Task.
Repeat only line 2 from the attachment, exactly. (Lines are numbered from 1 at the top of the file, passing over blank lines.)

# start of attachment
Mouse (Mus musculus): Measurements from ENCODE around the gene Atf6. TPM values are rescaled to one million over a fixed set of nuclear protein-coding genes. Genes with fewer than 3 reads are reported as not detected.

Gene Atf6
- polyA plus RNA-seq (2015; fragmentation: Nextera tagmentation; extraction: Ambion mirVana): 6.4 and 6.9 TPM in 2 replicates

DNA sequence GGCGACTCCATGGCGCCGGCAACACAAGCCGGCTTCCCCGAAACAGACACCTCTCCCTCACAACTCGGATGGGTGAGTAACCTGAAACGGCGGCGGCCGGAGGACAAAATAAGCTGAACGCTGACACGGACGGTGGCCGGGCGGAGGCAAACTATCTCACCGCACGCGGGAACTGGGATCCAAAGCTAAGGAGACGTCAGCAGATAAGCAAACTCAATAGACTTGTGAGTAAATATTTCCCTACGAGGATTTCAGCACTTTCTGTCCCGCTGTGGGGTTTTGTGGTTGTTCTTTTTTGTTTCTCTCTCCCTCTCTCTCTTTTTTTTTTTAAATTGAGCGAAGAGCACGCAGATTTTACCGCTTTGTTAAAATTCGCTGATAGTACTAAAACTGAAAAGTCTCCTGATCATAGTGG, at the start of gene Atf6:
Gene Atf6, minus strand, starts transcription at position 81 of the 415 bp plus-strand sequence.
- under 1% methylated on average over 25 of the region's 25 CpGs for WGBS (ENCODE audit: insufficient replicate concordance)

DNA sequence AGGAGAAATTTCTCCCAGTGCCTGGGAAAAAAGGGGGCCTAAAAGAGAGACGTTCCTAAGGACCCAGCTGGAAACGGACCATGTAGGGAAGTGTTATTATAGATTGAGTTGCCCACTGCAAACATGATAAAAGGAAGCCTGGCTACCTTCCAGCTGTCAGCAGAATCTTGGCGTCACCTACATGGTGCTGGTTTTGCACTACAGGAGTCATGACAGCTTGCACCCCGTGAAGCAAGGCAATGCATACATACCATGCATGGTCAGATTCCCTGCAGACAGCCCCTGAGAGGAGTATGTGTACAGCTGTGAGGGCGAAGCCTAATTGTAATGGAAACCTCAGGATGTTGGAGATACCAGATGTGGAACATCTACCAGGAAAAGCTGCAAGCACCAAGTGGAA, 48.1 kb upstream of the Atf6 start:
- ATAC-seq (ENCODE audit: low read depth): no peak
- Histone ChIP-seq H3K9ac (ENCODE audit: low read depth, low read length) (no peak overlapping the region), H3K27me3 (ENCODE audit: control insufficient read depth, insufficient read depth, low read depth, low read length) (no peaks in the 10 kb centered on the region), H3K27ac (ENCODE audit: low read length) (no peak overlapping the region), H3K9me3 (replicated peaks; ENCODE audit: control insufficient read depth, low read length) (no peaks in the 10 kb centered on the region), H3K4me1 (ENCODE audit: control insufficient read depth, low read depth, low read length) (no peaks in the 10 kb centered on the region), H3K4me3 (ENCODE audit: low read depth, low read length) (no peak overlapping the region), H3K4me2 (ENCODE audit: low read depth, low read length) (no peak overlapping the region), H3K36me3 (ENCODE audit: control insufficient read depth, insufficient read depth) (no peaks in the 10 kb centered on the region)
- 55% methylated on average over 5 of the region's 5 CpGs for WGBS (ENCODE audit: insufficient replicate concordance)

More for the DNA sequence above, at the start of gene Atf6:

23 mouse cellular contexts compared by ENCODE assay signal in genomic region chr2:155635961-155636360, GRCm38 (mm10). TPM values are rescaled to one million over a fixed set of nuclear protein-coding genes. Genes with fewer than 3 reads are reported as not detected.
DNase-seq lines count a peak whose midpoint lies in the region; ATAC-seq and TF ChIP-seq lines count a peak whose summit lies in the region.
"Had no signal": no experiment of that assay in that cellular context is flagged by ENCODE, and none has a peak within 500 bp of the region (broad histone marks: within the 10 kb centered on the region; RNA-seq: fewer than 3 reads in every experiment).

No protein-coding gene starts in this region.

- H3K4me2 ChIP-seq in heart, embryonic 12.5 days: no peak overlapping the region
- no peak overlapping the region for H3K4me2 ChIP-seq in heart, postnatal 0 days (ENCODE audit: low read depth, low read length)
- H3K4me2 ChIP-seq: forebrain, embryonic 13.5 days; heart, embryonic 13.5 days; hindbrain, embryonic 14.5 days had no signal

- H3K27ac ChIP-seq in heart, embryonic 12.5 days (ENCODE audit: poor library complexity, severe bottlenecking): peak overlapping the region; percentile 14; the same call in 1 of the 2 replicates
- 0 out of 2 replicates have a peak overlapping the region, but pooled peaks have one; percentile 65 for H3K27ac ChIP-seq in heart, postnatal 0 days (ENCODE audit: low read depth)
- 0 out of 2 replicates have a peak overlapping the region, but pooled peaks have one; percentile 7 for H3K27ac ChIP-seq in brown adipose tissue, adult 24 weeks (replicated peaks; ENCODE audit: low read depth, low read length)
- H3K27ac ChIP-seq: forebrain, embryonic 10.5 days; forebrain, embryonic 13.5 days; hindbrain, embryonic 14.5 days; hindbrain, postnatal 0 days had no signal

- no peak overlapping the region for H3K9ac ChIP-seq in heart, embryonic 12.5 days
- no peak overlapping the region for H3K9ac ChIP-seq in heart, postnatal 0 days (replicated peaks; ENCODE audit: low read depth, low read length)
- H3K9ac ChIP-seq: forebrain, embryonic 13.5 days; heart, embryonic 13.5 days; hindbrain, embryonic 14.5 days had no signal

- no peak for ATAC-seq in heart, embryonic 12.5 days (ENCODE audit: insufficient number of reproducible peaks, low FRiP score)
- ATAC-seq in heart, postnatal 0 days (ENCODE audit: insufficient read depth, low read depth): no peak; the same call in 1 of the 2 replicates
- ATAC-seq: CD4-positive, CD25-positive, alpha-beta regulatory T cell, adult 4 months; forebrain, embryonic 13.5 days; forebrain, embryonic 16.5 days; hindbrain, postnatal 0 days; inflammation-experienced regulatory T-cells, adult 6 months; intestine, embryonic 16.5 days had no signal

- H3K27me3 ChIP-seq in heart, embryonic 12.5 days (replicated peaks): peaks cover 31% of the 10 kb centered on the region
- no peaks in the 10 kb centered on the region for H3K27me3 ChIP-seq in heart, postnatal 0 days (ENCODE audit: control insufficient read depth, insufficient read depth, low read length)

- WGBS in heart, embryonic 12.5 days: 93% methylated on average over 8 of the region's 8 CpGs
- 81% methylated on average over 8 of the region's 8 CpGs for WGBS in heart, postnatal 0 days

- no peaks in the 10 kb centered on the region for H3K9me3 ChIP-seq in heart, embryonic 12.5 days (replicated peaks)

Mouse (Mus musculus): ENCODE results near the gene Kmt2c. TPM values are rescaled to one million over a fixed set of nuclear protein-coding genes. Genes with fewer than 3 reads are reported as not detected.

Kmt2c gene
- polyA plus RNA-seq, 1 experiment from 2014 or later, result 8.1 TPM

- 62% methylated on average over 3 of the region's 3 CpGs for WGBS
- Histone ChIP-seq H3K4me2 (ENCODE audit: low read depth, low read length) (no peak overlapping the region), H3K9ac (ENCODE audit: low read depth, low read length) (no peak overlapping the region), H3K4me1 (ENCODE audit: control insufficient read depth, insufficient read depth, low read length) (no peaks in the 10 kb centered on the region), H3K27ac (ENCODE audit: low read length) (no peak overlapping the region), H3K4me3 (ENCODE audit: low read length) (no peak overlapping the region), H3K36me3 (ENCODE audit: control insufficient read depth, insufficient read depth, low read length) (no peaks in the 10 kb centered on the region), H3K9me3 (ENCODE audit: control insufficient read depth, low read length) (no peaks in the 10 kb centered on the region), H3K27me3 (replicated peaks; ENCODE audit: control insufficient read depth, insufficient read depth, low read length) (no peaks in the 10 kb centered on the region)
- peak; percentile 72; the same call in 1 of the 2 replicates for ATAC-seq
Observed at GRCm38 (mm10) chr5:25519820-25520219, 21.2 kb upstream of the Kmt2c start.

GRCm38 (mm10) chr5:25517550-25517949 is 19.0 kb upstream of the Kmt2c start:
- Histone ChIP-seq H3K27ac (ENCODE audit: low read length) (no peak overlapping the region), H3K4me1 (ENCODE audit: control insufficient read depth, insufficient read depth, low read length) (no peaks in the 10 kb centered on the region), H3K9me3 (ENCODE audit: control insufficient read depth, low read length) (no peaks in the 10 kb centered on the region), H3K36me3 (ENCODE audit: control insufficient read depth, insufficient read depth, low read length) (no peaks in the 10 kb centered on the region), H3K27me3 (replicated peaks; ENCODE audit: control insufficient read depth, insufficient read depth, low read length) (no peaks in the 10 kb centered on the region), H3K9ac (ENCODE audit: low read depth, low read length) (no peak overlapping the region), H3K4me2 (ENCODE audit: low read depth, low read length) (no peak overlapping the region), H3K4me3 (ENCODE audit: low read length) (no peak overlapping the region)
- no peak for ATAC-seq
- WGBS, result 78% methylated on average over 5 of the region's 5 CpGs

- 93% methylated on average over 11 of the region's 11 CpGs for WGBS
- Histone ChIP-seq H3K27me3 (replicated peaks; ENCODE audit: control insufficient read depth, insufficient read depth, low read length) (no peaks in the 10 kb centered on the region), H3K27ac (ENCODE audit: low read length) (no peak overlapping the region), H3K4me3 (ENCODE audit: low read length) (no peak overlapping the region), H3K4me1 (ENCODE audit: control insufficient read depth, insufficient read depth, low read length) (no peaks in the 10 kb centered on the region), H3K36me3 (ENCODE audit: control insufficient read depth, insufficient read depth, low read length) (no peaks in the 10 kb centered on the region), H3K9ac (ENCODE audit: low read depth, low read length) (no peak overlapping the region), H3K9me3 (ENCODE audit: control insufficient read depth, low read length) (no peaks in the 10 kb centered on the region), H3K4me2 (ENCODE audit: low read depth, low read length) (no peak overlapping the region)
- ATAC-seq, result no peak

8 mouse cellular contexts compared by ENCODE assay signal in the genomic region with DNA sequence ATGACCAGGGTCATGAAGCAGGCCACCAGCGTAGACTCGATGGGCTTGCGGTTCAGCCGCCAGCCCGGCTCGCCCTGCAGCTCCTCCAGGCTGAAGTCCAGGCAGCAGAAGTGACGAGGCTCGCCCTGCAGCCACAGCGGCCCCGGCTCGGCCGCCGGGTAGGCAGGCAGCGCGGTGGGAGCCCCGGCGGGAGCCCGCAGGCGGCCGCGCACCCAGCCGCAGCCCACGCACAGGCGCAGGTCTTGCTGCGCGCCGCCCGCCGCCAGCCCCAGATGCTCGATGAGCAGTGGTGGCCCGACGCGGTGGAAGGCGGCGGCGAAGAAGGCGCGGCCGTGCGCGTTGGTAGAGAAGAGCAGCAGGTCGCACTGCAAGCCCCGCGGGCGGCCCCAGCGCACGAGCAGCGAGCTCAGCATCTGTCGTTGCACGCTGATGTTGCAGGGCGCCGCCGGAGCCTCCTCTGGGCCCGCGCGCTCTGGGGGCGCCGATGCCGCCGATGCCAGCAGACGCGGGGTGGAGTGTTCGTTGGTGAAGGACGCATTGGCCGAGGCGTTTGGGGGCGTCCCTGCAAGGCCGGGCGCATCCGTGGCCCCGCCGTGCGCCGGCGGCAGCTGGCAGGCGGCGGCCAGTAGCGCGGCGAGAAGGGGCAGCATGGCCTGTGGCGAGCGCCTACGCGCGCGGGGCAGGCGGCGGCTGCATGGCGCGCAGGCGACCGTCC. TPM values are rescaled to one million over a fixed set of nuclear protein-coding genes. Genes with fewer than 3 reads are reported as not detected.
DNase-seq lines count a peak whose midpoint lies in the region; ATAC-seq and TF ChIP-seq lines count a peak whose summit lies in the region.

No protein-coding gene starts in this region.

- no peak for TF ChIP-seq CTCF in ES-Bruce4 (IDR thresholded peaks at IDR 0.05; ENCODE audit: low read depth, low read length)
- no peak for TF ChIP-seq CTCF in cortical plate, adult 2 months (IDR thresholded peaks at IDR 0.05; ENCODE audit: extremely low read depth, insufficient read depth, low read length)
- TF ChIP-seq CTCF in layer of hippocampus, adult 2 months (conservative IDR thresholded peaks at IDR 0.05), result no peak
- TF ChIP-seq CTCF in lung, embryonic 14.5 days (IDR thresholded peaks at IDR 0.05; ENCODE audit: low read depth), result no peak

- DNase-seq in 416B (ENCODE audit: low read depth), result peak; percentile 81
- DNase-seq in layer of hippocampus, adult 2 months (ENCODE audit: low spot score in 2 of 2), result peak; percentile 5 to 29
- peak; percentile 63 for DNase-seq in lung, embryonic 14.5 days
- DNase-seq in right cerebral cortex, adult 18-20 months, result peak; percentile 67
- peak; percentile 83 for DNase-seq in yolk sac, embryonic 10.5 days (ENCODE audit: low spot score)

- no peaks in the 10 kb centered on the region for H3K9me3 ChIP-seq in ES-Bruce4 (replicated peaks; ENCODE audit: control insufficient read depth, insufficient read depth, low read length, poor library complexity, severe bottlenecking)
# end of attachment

Gene Atf6